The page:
02/29/2008 12:00AM

Changes dilute Cup's appeal

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NEW YORK - The way racing usually shoots itself in the foot is by continuing to do the things it historically does badly, so let's at least give the Breeders' Cup credit for a new approach to self-inflicted wounds: By dismantling the sport's greatest single card of championship races, it is instead taking aim at one of the few things in the game that needed no fixing.

The announcement last Tuesday that the six newer and eight older Cup races will henceforth be jumbled together and then separated along gender lines seems to have bewildered or offended every segment of the sport's fan base. Coming on the heels of the indefensible decision to run the Cup at Santa Anita in both 2008 and 2009 - over a racing surface that has yet to be chosen, installed, or tested - it has created the impression that the nominal stewards of the Breeders' Cup have either lost their collective minds or surrendered them to new-age marketing gurus with a spotty regard for the event's history and appeal.

When the Cup added three new races last year and three more for this year's 25th edition, some fans complained the event had been diluted. Others, this one included, saw no problem with a warmup Friday card of niche races like a turf sprint or a dirt marathon. They obviously wouldn't be true championship races like Saturday's, and might not even deserve Grade 1 status, but what was the harm if they were a discrete appetizer that merely set the table for Saturday's real banquet?

Now, though, there will be no such delineation. We're supposed to pretend that the Turf Sprint, for a division that does not have so much as a Grade 2 prep race on the American racing calendar, is no different from what used to be called the Distaff, the most important race of the year for American fillies and one that usually crowns a champion or two.

The new lineup boils down to one big bad trade: Friday gets the Distaff, Juvenile Fillies, and Filly and Mare Turf - championship races and key components of what has made the Cup such a compelling program - in exchange for the Dirt Mile, Juvenile Turf, Marathon, and Turf Sprint. Friday got Manhattan, Saturday got $24 and some shiny beads. So instead of running the sport's definitive championship races on a single afternoon, the vision of the Cup's founders, we are muddling them up with novelty events, watering down the soup to make it last an extra day.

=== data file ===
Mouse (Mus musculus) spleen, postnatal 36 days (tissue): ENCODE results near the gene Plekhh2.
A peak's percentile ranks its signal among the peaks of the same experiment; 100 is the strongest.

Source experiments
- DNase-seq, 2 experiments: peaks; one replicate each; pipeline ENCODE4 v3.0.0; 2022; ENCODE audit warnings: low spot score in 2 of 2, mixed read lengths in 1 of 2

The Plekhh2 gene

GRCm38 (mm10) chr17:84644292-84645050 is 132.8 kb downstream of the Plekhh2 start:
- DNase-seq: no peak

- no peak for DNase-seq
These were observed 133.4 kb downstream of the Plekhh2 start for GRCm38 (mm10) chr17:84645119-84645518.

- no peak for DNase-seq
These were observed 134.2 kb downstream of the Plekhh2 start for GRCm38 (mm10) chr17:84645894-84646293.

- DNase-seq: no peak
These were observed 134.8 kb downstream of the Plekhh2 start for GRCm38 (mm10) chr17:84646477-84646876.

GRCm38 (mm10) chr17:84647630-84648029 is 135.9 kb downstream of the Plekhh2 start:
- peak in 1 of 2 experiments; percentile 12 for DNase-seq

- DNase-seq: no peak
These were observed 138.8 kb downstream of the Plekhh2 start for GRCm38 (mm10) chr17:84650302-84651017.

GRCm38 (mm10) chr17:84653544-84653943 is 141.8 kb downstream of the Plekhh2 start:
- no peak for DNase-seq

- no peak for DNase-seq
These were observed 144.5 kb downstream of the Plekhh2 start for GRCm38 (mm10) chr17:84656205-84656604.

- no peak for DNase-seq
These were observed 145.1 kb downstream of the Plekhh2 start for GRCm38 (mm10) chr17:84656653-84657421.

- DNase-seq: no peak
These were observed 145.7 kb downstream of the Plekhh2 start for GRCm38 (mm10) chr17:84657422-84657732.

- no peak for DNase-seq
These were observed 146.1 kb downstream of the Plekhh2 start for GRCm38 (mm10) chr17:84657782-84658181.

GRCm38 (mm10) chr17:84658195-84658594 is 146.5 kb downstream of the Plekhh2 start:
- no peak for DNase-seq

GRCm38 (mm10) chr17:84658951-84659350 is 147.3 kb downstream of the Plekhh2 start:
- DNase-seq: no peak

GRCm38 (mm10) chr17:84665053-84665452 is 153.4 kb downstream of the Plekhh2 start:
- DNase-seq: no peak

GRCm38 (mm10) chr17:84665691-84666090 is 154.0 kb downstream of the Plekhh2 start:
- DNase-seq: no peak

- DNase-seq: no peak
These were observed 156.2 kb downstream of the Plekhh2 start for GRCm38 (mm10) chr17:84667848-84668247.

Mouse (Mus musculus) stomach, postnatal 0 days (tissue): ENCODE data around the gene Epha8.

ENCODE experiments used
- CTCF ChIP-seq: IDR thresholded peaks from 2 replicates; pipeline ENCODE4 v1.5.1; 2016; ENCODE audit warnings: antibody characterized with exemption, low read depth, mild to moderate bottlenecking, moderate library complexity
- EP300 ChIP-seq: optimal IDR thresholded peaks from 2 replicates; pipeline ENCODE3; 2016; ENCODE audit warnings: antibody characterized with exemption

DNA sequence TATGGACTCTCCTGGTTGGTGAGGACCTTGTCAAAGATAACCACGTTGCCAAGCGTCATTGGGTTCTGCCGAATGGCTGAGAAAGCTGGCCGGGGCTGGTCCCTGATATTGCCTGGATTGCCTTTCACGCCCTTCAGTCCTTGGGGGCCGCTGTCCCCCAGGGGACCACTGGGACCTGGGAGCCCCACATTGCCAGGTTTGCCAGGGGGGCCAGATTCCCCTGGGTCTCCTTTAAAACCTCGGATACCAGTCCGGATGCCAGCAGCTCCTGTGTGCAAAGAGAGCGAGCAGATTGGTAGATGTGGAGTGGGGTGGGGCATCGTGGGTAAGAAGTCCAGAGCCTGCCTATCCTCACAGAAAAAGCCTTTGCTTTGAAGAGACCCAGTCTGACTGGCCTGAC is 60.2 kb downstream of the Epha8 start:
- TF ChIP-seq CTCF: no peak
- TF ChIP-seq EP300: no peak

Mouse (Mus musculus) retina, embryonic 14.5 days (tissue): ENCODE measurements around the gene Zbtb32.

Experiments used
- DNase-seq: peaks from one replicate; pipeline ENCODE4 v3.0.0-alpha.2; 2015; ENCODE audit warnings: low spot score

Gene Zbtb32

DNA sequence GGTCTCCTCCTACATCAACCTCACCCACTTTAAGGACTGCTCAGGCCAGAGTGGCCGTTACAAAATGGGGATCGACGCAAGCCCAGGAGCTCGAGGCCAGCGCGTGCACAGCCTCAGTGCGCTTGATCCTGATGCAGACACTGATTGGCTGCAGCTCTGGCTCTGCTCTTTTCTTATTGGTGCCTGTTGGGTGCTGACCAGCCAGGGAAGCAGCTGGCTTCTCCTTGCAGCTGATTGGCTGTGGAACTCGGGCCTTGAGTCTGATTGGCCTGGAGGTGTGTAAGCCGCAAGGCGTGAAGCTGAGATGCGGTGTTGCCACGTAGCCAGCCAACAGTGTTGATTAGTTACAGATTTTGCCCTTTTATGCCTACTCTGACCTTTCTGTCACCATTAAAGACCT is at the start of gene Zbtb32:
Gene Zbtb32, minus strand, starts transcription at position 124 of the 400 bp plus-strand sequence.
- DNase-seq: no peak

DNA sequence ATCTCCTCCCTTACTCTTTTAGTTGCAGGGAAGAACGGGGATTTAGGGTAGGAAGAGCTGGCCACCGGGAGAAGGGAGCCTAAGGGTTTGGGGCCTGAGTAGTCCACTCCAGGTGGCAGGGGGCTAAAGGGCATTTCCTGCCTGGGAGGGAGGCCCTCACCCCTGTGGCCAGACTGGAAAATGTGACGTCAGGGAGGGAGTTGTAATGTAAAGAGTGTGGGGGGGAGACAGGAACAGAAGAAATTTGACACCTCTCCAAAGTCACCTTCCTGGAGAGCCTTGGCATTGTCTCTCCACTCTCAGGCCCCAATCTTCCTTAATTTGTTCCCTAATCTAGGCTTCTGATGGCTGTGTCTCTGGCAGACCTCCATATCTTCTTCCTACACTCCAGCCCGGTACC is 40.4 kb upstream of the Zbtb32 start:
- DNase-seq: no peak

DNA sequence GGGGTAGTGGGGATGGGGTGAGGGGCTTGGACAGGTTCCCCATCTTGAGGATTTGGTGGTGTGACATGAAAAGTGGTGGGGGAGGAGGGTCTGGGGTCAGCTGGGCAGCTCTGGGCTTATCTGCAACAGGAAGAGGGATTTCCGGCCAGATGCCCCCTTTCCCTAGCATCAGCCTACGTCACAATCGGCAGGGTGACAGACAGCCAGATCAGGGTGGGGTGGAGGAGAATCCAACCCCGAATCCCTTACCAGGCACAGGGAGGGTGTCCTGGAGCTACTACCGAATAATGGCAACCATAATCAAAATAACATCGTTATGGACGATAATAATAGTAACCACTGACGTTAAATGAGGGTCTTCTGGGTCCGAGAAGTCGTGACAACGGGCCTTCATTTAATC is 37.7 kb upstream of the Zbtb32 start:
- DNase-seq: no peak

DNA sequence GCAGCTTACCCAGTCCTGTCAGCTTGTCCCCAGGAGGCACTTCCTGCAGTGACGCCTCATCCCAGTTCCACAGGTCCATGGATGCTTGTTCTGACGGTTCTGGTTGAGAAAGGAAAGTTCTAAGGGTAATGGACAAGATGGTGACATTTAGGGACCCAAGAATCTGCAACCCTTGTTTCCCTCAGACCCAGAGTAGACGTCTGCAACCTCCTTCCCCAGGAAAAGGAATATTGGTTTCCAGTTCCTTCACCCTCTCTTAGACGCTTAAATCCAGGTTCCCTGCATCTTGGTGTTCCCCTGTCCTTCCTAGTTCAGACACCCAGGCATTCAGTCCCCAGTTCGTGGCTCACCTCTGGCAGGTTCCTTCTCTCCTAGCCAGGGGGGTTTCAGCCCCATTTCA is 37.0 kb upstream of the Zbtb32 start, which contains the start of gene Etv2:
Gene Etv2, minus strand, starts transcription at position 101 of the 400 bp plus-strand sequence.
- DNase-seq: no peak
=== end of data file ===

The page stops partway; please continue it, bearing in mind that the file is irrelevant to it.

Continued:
The idea that an all-filly card of Friday races would somehow appeal to female racing fans also appears to have backfired. Virtually every woman turf writer, blogger, and Internet poster who has weighed in on the new plan appears to find the idea offensive and patronizing rather than charming. The Breeders' Cup did itself no favors on this count by renaming the Distaff the "Ladies Classic," a tin-eared choice of a moldy, loaded word that makes many women wince.

How could an entire Breeders' Cup board of directors, albeit it an all-male one, approve such an embarrassing title? Even if a name change were necessary, which it wasn't, what in the world would have been wrong with Filly and Mare Classic?

Putting aside the insanity defense, the motivation for all these changes appears to be the hope that Filly Friday can become a second huge moneymaker for the Breeders' Cup, just like Churchill Downs draws huge crowds for both the Kentucky Oaks on Friday and the Kentucky Derby on Saturday. No one seems to have told the Breeders' Cup's new marketing wizards, however, that precisely such a hope has been pursued with other racing events and all have been failures.

The two other Triple Crown tracks have tried it. Pimlico has struggled to draw 15,000 people the day before the Preakness even with the Pimlico Special and Black-Eyed Susan on the card. Belmont couldn't even get 10,000 people to come out for a Friday Acorn Stakes the day before the Belmont Stakes despite forcing 25,000 people to buy tickets for both days. Oaks Day is a unique, regional phenomenon, a virtual civic holiday in Louisville, not a blueprint for presenting major sports events on Friday afternoons. How many businesses in the greater Los Angeles area are going to shut down Oct. 24 for Breeders' Cup Filly Friday?

The Breeders' Cup has been a schizophrenic success story: Its popularity and importance within the game have steadily increased along with betting handle, while its profile with the general public has declined sharply along with its television ratings. It's understandable that the Cup wants to make some changes to address the latter. It's just difficult to see how diminishing Saturday's main event, in the longshot hope of bolstering a secondary Friday card, is either a logical or proper response.